March 1, 2015 Leave a comment
At the age of fifty, it is perhaps unsurprising that Dr. Alice Howland (Julianne Moore) is struggling to remember the occasional word — as an esteemed linguistics professor at Columbia University she is presumably aware of tip-of-the-tongue phenomenon, which becomes more prevalent with age — but when she forgets where she is while running a well-trodden route she begins to worry that something else might be behind her forgetfulness. Alice is diagnosed with familial Alzheimer’s, a rare form of early-onset dementia with devastating implications for her offspring. Having confided in her husband prior to diagnosis, Dr. John Howland (Alec Baldwin) helps her break the news to their three grown children, Anna (Kate Bosworth), Tom (Hunter Parrish) and Lydia (Kristen Stewart).
Few diagnoses can carry quite the same weight as Alzheimer’s Disease, surely a fate worse than death that leaves your body intact while ravaging your mind one memory at a time. It impacts different people in different ways but always to the same end — ultimately robbing the sufferer of their achievements, relationships and their very sense of self as they forget more and more of their lives. And yet, Wash Westmoreland and Richard Glatzer’s adaptation of Lisa Genova’s novel of the same name seems to suggest that for Dr. Alice Howland the diagnosis is especially tragic. As an independent, intelligent, successful linguist her inability to remember the word “lexicon” is Alzheimer’s Disease at its cruelest.
It’s hard, however, to take issue with Moore’s performance. Having researched the subject and interviewed a number of sufferers she is certainly convincing in her portrayal of a demented and tormented soul. At first simply absent-minded, misconstruing a conversation or misplacing trinkets, she soon begins to feel the full effects of the disease. Although she attempts to conceal and even counteract the progressive symptoms with memory games and messages to herself, episodes of unintentional rudeness, moments of crippling confusion and a movement towards compulsive behaviours begin to take an impact on her family too. In many ways Bosworth’s Anna takes the brunt of it onscreen, but for audiences its Baldwin and Stewart whose pain will be most keenly felt. A third-act scene between the two of them, in which Stewart returns home to help look after her mother, it truly heartbreaking.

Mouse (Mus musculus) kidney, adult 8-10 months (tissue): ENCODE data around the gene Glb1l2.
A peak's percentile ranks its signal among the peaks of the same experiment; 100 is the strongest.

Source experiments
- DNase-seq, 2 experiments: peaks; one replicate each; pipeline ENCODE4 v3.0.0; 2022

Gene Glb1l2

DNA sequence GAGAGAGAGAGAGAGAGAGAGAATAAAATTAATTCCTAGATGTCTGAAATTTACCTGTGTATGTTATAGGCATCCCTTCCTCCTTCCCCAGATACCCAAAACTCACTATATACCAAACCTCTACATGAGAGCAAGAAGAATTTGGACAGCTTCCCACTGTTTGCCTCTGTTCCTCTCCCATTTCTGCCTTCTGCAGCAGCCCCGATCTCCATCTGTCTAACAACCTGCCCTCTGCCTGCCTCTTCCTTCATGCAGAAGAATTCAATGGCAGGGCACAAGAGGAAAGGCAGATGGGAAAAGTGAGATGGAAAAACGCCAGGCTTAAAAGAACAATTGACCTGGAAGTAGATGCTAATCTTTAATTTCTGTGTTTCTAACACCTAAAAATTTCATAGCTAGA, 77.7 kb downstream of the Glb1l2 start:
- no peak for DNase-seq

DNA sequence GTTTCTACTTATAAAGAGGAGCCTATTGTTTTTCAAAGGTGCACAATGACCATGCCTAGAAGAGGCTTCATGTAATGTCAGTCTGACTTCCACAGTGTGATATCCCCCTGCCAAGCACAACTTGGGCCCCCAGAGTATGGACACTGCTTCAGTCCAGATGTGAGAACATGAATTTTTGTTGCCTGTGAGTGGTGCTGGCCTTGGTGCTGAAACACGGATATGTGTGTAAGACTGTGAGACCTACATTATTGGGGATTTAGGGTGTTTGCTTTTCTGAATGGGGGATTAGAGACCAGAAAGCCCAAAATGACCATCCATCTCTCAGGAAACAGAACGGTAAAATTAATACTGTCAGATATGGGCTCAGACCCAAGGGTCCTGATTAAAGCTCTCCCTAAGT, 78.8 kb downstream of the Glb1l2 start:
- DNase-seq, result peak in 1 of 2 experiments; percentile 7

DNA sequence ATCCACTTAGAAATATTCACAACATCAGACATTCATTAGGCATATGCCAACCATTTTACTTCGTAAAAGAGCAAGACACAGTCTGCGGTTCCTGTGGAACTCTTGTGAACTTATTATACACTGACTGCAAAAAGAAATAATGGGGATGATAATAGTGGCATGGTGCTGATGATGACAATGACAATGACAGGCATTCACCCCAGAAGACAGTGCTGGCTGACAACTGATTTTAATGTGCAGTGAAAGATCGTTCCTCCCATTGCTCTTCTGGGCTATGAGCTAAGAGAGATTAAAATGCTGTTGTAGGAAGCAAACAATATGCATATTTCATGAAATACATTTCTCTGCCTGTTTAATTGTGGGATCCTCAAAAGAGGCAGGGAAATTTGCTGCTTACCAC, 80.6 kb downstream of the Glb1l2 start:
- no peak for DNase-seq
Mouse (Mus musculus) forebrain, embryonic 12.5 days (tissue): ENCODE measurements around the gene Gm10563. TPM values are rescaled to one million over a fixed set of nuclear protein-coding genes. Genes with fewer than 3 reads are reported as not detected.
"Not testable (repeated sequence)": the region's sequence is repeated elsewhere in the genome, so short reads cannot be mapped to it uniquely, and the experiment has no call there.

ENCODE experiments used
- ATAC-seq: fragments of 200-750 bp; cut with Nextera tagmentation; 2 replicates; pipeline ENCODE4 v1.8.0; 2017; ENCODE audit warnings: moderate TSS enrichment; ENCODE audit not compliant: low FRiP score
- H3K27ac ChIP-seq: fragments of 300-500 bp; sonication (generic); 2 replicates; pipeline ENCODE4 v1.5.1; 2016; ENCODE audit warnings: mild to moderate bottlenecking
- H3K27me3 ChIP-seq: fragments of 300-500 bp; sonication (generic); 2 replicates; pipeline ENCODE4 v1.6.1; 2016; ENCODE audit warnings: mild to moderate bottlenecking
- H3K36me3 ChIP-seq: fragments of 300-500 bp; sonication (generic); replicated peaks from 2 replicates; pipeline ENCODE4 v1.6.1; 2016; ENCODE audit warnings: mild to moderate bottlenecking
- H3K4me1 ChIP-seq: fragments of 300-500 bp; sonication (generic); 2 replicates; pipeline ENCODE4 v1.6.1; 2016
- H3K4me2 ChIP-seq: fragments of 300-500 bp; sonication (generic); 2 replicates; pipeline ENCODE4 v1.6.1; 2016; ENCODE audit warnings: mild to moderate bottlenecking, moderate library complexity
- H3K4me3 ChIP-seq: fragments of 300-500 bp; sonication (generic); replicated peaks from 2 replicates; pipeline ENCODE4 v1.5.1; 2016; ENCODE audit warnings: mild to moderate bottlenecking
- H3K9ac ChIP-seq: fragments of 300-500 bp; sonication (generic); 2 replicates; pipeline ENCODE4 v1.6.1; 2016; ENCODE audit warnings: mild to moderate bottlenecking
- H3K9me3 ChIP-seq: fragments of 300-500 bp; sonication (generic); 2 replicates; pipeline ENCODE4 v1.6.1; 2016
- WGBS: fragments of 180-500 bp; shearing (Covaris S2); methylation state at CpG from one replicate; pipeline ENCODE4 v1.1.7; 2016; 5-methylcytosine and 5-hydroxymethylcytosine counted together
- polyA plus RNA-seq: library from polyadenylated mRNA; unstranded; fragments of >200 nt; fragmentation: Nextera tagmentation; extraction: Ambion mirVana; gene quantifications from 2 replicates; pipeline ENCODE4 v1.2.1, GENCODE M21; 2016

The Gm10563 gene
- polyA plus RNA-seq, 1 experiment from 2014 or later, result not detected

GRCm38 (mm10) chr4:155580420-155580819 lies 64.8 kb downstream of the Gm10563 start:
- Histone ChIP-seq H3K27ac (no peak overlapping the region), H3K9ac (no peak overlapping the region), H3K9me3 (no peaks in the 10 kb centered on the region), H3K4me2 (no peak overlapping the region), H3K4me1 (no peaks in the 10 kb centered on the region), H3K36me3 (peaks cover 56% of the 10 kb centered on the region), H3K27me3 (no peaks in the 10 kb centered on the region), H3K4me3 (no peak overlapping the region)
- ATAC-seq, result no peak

And yet, as moving as the movie is it’s difficult to escape the feeling that it’s also a being a little patronising, too. The Howland’s affluent lifestyle is such that they never need to worry about the financial repercussions of losing half of their income, even though they have recently put two children through university and are now in the process of subsidising their third’s acting career — all while employing a cleaner-cum-carer. Alice may worry for her children’s futures but her concern seems unwarranted. Given how many people Moore is reported to have spoken to in preparation for the role it’s disappointing to see the Alzheimer’s community all but ignored within the film — Westmoreland and Glatzer largely limit their discussion of the disease to doctors and lecturers, conceding only so that Alice can speechify to a crowd. As a scene its supposed to be rousing — Alice loses her place on the page, but finds it again without help — but it just comes across as condescending.
An incongruously noble portrait of a fundamentally ignoble affliction, Still Alice only ever brings Alzheimer’s Disease into soft focus, when ideally it should be spotlighting an underrepresented form of dementia. It seems preoccupied with articulating the indescribable when the real horror should surely be purely experiential. That the film is unsatisfying it inevitable — Alzheimer’s and narrative don’t exactly go hand in hand — but it’s unfortunate that it should also be unmemorable.